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Date published: March 29, 2022

“It took three weeks to get back to his former self, and some things were lost forever”

Our Shared Lives members regularly support people experiencing dementia – over 170 people in England in 2020-21. This is a guest blog from Claire Morphet of Rochdale’s PossAbilities CIC Shared Lives scheme about her recent experience with a family who valued the quality time and 1-1 interaction that Shared Lives offered.

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“In April, I was approached by Lynne, who gave up her job as a college lecturer to look after her dad, Harold. She has had her house adapted to support his needs and completely changed her lifestyle. Lynne also sometimes needed to go into hospital and  Harold would go for respite in a nursing home. Although Lynne had invested many hours researching and visiting nursing homes, when Harold returned home, she described her dad as ‘losing more of himself’. Now, with her wedding coming up, Lynne had intense fears of leaving her dad in a traditional respite setting again as she didn’t want to see him get worse.

The first time I went out to visit Lynne and Harold, Lynne described her dad as she remembered him: an amazing dad and grandad who loved children. When Harold greeted me and gave me a little dance, I was moved by the kindness in his face.  Throughout the time I spent with Lynne and her dad the love that she feels for him was evident. We chatted about Shared Lives and Lynne immediately put her trust in us. What Lynne and I experienced over the next couple of months was one of the hardest professional journeys I have taken and possibly one of the toughest journeys Lynne has had to make. During these months Harold was introduced to two Shared Lives carers, but both had to withdraw from providing support following changes in their own circumstances. Matches do not always work out, but it’s our role to keep trying until the right match is found.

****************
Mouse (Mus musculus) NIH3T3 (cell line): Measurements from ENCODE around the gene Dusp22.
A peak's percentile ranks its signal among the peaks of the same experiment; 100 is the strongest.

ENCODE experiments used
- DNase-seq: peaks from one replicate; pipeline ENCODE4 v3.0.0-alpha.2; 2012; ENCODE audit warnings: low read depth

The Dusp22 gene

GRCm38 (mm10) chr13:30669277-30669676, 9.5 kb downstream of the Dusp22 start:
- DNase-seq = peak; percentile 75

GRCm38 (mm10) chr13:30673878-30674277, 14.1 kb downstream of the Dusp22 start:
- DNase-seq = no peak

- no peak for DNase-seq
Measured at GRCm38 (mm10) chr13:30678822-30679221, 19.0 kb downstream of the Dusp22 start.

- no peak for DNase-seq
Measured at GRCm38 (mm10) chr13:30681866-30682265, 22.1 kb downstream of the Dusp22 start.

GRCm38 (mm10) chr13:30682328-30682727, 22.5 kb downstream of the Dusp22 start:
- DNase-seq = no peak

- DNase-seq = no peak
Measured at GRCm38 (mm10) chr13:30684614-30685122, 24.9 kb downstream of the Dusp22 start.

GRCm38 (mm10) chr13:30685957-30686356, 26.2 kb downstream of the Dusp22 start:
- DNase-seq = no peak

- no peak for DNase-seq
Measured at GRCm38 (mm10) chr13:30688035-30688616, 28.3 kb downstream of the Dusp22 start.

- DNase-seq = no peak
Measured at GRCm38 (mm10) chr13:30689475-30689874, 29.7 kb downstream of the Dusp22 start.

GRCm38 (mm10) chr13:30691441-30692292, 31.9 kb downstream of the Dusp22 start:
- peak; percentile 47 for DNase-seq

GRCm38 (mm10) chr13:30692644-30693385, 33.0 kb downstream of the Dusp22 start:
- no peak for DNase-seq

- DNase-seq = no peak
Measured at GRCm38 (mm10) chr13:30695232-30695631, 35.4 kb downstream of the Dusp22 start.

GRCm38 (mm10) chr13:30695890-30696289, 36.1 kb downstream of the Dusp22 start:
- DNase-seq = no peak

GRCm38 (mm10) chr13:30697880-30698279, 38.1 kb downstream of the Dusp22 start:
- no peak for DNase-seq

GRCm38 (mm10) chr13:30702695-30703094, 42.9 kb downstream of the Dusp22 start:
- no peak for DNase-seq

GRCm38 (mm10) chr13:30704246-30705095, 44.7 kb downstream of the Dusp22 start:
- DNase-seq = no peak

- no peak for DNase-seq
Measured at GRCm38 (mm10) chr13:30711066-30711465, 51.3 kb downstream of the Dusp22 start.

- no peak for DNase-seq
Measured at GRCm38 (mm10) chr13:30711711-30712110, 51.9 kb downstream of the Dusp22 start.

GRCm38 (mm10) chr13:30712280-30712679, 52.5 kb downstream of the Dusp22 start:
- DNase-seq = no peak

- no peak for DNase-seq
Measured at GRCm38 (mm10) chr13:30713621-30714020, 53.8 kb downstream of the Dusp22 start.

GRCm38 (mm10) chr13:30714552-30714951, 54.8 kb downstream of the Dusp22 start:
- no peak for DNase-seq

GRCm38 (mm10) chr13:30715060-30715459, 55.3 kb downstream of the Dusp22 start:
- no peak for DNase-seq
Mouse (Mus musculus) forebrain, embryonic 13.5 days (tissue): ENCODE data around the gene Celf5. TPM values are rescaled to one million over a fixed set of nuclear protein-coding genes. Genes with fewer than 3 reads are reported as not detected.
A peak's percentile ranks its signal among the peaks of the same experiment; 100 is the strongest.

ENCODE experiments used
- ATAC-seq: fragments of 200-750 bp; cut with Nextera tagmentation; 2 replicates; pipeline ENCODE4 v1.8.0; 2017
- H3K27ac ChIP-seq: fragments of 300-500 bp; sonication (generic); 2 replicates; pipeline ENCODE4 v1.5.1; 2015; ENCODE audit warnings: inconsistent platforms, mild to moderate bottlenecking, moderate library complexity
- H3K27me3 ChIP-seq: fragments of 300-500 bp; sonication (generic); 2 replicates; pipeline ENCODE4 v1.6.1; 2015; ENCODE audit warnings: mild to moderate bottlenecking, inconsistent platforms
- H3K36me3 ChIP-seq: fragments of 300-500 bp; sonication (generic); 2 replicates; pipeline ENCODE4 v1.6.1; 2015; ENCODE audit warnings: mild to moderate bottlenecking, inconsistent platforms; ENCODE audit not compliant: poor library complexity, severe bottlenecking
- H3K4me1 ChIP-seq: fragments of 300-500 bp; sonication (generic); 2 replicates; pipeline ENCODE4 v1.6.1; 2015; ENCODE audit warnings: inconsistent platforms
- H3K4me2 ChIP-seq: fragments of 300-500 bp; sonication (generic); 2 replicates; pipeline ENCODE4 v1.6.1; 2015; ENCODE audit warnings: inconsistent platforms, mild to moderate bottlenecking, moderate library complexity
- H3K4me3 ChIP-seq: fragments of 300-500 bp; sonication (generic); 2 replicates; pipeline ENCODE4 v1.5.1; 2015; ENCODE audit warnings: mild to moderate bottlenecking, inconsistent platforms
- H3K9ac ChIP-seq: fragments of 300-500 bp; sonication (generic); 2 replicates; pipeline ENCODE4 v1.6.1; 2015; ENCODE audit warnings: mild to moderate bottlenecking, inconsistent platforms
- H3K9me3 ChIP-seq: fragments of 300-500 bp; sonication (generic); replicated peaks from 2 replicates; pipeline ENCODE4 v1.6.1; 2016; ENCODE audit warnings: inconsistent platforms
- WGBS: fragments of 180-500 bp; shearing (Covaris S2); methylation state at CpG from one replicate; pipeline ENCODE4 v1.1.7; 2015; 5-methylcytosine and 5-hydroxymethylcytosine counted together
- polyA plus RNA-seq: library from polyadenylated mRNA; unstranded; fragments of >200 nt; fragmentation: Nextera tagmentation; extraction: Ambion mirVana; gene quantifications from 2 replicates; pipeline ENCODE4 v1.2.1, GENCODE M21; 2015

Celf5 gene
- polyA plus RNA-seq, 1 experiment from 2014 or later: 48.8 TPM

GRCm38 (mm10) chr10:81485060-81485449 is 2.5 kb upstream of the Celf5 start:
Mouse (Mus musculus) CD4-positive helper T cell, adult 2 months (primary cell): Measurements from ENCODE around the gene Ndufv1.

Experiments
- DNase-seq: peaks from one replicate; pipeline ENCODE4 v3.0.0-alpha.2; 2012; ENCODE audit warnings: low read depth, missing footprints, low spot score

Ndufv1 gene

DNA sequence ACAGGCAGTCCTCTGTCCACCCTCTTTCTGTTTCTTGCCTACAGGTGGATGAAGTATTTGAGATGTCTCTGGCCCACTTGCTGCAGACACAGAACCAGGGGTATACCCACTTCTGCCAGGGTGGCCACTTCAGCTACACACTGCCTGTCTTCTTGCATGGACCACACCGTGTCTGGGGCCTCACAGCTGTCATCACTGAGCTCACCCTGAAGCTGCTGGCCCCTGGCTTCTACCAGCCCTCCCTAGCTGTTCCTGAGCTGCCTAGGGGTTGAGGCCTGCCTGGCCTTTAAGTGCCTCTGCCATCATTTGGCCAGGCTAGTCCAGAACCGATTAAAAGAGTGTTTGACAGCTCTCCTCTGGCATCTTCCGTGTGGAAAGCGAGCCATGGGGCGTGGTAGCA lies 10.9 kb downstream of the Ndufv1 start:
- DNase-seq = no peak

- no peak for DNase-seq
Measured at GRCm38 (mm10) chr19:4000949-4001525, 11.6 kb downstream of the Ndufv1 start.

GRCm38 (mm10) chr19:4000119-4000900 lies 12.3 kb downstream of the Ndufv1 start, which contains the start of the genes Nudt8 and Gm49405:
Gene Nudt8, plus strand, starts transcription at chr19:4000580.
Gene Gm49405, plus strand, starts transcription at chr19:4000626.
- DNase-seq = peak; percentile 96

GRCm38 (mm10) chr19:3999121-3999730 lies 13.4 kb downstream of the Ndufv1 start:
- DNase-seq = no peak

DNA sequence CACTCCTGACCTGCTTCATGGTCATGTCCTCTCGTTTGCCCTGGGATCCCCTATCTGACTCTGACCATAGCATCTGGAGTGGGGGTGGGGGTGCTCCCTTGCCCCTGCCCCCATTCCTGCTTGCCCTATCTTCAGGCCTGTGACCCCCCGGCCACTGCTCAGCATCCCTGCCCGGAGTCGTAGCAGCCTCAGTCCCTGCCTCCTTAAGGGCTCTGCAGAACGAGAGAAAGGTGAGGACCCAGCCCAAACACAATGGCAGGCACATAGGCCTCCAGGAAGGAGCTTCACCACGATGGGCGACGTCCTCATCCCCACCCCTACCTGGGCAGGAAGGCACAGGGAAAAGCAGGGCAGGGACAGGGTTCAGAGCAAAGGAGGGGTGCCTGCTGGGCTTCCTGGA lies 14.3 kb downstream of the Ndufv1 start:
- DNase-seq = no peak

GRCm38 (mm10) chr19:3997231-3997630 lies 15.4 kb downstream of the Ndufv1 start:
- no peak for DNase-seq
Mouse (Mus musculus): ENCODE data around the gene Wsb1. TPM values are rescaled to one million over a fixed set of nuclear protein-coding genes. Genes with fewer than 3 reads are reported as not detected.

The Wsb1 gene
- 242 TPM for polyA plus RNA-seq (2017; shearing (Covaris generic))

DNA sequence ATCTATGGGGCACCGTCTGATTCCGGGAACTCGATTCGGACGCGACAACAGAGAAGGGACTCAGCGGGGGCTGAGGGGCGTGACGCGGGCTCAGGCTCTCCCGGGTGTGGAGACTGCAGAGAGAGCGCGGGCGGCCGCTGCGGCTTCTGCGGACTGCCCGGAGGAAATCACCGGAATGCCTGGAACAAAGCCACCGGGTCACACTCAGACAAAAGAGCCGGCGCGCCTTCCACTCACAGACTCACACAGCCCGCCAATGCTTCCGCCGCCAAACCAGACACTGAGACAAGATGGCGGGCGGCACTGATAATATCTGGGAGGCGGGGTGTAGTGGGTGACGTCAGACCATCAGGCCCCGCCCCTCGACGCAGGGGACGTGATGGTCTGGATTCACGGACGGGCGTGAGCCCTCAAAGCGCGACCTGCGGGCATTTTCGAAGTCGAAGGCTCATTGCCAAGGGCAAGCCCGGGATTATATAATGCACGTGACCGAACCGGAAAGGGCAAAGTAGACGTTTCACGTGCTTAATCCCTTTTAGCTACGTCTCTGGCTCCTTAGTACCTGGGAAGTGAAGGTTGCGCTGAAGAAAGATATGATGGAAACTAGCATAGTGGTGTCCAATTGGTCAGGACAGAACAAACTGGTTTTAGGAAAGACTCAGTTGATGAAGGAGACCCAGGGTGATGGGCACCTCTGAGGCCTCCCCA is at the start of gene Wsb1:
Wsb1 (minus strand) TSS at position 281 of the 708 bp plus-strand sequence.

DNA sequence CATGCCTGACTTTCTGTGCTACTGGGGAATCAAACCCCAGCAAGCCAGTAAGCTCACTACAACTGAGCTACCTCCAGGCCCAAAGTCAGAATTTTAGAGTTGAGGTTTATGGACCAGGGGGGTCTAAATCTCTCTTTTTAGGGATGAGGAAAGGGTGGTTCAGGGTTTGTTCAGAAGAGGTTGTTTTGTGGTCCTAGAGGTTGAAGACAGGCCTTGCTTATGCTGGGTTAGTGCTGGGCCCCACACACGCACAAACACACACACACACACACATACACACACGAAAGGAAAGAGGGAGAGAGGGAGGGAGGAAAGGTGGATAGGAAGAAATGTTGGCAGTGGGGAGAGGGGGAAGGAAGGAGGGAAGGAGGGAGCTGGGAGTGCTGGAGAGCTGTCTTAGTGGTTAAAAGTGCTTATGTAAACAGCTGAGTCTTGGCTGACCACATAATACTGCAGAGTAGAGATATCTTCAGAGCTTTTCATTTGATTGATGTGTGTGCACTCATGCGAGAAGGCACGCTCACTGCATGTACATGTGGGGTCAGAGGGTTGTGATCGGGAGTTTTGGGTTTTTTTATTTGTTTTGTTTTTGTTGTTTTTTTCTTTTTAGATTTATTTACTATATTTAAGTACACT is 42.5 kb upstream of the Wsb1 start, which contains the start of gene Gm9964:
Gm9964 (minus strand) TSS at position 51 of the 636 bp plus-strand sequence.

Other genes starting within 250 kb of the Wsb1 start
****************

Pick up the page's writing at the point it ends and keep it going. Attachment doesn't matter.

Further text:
Thankfully, we have a selection of long term Shared Lives carers, and Karen lives very near to Harold and visits the same Tesco that he used to go to. Her husband, Vincent, remembered Harold as a former next door neighbour when he was a child. We introduced Harold to Karen, and during the two weeks that Harold stayed with her, we kept in regular contact. Following the short break, Karen said,

“It was an absolute pleasure to be matched with Harold. He instantly became part of the family, and it was great that I could spend quality time with him. We would sit down and watch musicals and we would both enjoy singing along and having a good chat. We went out for walks often, although Harold cannot walk too far. It was thoroughly enjoyable and one of the most rewarding arrangements I have ever had.”

Lynne says she will definitely use Shared Lives again. In fact, she and her new husband are planning regular weekend breaks. Lynne said, “My dad was his usual self on our return and slotted straight back in as though he hadn’t even been away. Whilst this may not seem like much, you know that when he went to a care home during my operation and hospital stay he came back quiet, withdrawn, unable to do things like his much-loved word search and what I can only describe as depressed (hard to tell as he can’t tell you). It took us over three weeks to get him into some kind of former self, however some things were lost forever.

“The weekend trial at Karen’s house went amazingly well and put my mind at rest too.  I wanted him to have some one-to-one time, human contact and feel like part of a family (home from home). I didn’t want him feeling alone, confused, neglected or afraid (he doesn’t like loud noises and he has a routine etc).

“I will definitely be using Karen again. She and her husband Vincent were amazing with my dad and clearly looked after him and treated him as one of the family. They were truly wonderful and I thank them from the bottom of my heart for taking such great care of him.”

Find out more about how Shared Lives care can support people experiencing dementia